Services extended at Stoke-on-Trent loneliness charity following National Funding

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    nannette-hulse-and-sarah-hulme-at-cafag
    (L) Nannette Hulse, CAFAG Community Health and Wellbeing Officer and (R) Sarah Hulme, Head of Childcare.

    A Stoke-on-Trent charity, which helps to tackle loneliness, has been able to extend its
    services and introduce state of the art facilities at its centre following a share of a national fund.

    Chell Area Family Action Group (CAFAG) was awarded £98,687 from the National Lottery
    Community Fund in December 2018 and has since not only employed two part-time
    community Inclusion Officers, purchased a disabled friendly mini-bus, are refurbishing a
    kitchen area, introduced sessional workers but also expanded its over 55s Lunch Club.
    Disabled friendly footpaths and other improvements to the centre’s garden area are also in the pipeline.

    CAFAG, which is based at the Whitfield Valley Centre in Fegg Hayes, applied for a share
    of almost £9m of funding from the National Lottery Community Fund in 2018. The fund is
    to be used to tackle loneliness by building strong social connections and welcoming
    communities and the money formed part of £11.5m Building Connections Funding which
    was developed in response to the Jo Cox Foundation and her belief that young or old
    loneliness does not discriminate.

    In their applications charities had to demonstrate that their projects would reach out to
    people of all ages who feel lonely or isolated and encourage them to take part in activities and help them feel more connected.

    Bernie Webbe, Community Enterprise Officer at CAFAG, was elated when she heard the
    news of the funding and has been delighted with the improvements which have so far
    been made.

    “We couldn’t believe it when we were awarded the funding, there was so much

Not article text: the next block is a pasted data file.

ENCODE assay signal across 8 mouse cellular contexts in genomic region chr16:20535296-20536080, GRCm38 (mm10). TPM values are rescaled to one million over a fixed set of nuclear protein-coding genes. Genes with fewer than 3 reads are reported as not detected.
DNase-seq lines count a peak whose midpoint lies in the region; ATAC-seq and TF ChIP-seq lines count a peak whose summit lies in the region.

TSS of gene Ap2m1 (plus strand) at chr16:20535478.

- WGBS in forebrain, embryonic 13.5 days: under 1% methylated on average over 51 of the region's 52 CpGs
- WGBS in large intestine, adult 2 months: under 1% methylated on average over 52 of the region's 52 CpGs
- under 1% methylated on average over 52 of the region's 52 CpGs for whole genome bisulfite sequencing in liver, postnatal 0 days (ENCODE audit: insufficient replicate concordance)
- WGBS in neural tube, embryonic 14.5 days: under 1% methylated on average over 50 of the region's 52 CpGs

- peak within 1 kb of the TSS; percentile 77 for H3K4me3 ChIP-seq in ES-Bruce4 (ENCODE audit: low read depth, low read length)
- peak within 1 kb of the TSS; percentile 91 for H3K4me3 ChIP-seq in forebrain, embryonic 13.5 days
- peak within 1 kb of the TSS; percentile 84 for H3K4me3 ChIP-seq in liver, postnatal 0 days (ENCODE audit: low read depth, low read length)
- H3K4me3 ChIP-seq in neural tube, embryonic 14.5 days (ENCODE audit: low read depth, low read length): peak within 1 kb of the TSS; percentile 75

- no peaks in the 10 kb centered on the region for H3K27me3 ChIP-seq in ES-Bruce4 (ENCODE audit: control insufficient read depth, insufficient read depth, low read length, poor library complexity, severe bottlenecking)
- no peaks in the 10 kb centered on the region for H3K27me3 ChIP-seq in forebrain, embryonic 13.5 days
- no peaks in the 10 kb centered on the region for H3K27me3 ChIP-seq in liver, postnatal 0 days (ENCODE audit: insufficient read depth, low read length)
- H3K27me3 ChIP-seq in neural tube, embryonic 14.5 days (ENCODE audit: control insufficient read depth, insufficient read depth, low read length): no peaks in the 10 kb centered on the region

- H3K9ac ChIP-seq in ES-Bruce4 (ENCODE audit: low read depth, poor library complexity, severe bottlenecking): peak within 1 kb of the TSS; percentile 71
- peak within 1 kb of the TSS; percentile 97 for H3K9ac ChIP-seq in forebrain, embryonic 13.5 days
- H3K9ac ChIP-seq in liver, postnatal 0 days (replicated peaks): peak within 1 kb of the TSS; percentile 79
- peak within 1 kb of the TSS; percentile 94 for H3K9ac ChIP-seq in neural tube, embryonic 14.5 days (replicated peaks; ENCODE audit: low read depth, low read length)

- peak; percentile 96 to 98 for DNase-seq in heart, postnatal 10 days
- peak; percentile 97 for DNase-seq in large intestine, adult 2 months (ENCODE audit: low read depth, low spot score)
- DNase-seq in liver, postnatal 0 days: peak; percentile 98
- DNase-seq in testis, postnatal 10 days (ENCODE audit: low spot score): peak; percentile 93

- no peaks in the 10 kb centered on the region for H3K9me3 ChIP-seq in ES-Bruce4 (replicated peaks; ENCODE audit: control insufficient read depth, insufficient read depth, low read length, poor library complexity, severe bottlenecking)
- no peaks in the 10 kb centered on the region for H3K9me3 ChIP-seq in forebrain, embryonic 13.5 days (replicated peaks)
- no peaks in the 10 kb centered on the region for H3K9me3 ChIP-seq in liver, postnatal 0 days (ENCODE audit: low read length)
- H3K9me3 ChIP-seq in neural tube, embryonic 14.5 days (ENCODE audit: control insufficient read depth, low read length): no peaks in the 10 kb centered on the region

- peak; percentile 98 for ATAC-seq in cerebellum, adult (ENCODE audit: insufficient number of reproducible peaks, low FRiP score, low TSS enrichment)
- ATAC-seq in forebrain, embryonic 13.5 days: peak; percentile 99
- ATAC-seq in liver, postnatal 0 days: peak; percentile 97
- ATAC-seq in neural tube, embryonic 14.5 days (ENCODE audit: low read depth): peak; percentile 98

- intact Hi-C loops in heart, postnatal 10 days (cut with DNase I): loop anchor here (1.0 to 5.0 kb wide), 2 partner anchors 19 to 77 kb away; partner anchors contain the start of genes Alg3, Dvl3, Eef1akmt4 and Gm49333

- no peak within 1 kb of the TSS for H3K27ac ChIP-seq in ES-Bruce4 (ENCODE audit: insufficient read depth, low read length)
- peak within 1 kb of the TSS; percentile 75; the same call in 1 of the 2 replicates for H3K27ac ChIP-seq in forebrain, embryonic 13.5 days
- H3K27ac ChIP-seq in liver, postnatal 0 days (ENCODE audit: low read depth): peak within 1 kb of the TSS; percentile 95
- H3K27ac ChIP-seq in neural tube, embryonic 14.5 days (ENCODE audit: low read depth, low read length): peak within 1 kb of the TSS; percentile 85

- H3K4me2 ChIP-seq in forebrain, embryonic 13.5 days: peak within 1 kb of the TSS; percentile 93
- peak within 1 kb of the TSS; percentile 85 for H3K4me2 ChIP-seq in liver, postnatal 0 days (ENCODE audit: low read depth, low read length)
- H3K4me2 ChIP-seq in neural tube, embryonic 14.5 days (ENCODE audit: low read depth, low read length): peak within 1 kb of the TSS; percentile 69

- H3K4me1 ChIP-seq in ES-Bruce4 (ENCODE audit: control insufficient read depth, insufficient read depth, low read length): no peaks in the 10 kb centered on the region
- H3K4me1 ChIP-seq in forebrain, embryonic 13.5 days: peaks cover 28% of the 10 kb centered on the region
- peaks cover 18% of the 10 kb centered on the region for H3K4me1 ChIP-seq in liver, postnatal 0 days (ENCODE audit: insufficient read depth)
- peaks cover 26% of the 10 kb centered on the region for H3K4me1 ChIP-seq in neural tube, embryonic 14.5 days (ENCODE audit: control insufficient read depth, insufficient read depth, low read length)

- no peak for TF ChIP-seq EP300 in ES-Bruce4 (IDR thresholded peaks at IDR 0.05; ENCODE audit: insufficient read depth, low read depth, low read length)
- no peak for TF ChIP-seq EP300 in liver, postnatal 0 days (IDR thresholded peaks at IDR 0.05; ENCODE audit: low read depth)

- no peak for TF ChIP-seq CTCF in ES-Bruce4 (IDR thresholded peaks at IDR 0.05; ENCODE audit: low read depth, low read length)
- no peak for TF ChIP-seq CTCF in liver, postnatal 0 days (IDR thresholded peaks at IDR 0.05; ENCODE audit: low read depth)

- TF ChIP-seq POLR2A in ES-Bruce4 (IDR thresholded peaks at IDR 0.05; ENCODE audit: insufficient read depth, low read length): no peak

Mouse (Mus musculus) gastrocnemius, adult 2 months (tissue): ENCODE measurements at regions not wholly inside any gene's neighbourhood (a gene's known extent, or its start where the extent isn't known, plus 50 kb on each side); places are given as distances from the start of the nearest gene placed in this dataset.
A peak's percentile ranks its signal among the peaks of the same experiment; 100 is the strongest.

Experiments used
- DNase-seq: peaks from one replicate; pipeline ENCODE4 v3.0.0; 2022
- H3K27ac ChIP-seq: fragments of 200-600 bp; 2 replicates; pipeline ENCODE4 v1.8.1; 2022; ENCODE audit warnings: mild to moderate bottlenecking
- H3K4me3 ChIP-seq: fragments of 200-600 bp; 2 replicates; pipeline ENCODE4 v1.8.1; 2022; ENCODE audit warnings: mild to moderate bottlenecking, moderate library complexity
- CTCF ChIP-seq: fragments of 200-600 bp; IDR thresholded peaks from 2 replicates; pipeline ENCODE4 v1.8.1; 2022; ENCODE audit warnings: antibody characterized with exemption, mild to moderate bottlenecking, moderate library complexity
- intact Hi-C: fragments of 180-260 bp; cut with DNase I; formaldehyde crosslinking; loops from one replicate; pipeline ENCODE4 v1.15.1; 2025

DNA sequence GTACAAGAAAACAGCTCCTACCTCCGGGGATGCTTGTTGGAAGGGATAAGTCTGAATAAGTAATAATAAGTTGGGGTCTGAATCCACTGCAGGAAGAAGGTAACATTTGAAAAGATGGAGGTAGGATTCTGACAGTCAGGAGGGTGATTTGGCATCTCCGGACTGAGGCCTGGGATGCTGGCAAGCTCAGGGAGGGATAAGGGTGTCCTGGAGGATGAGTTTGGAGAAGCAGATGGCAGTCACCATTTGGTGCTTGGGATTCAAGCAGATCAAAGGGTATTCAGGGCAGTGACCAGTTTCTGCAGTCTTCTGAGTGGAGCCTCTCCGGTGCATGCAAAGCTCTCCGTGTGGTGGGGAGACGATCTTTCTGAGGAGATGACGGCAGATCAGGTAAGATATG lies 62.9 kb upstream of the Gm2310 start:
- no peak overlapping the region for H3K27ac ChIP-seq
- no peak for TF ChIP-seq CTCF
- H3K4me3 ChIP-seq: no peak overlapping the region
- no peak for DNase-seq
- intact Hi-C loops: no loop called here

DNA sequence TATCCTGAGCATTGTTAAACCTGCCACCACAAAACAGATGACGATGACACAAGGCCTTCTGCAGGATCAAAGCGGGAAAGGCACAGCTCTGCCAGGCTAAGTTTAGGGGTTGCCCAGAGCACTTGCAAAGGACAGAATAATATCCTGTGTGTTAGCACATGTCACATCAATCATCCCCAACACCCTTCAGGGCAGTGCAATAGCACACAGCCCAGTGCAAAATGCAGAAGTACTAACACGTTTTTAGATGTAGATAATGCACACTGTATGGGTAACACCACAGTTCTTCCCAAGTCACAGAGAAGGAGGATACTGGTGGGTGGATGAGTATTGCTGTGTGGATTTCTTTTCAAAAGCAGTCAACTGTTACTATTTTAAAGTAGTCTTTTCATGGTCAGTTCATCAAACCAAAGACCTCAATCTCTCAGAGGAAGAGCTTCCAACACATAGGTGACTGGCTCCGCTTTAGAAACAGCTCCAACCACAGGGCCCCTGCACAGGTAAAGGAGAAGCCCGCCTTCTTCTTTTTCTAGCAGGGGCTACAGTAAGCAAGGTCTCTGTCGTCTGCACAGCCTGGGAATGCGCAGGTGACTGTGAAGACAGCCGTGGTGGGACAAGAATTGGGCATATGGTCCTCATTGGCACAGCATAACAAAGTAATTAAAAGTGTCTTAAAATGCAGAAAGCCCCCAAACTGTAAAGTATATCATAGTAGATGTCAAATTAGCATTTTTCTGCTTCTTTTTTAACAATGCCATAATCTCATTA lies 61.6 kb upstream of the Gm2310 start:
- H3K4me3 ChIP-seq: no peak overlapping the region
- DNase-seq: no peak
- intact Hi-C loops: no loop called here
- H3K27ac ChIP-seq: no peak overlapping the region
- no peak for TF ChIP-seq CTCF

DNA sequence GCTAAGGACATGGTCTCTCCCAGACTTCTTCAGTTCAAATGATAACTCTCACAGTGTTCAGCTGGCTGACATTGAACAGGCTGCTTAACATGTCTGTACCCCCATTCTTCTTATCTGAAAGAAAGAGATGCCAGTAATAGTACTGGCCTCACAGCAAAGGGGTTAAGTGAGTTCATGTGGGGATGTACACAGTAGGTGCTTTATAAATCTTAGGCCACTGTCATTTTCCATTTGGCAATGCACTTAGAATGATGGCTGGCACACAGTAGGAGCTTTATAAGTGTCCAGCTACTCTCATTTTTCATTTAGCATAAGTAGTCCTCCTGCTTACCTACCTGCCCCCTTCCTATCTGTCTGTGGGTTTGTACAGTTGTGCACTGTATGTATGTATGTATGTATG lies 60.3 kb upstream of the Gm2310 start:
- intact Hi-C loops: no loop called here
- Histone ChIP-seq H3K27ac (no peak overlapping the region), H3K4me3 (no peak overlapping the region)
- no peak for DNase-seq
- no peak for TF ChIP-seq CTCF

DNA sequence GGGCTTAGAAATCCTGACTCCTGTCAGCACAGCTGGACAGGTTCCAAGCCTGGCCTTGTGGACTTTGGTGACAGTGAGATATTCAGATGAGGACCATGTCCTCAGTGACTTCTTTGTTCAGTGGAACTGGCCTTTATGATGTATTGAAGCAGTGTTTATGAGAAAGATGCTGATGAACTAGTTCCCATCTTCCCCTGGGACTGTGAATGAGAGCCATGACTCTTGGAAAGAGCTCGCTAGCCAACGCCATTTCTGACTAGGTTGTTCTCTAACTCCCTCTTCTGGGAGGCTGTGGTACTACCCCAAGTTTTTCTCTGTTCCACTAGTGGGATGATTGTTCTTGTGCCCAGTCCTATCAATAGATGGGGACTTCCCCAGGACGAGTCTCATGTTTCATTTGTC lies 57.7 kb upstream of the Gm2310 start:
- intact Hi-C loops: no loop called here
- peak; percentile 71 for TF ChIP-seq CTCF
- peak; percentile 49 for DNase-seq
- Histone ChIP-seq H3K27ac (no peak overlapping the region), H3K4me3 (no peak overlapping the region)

competition. There was around 2,457 applications received and only 104 of these were awarded funding so it was extremely competitive. In Stoke alone only three organisations were successful and CAFAG was one of them,” says Bernie.

    “Our project started in January and it will run until 2021. We have already done so much.
    Being able to have a disabled friendly mini-bus means we can help transport more people to and from the centre, people who may have felt isolated and alone – it means such a lot- we really needed this mini-bus. Having a brand new kitchen will be fantastic too as we will be able to start offering more. We already serve hot and cold food and now we can look at extending what we do in there – we could even hold cookery sessions which would be great.”

    CAFAG’s Building Connections project is called “Together there is Hope” and aims to build upon work which is already being done at the Fegg Hayes Centre. The charity, which will soon be introducing a weekly Gardening Club, has also recently launched a Men in Sheds project which is a community space where people can learn DIY skills and take part in up-cycling workshops at the centre. The charity have some of their own tools for the Men In Sheds project, but are actively seeking more. Learn my Way Online Computer Courses to help people learn digital skills have also started with the opportunity to gain a City & Guilds qualification.

    “We really cannot say how much this funding has helped us,” adds Bernie. “Our Men in
    Sheds project is really starting to grow, but we do need more tools so people can take part in the DIY sessions. We really need things like handplanes, jigsaws and screws and nails.
    “It’s a horrible thing to feel lonely and excluded and everything we do here at CAFAG is
    about tackling loneliness – now we cannot only reach a wider geographical area with the
    mini-bus, but we can offer more at our centre.”

    If anyone would like to know more about CAFAG or would like to donate any tools for their Men In Sheds project please telephone the Whitfield Valley Centre 01782 878843. Read more about CAFAG on BabaBaboon’s main website here.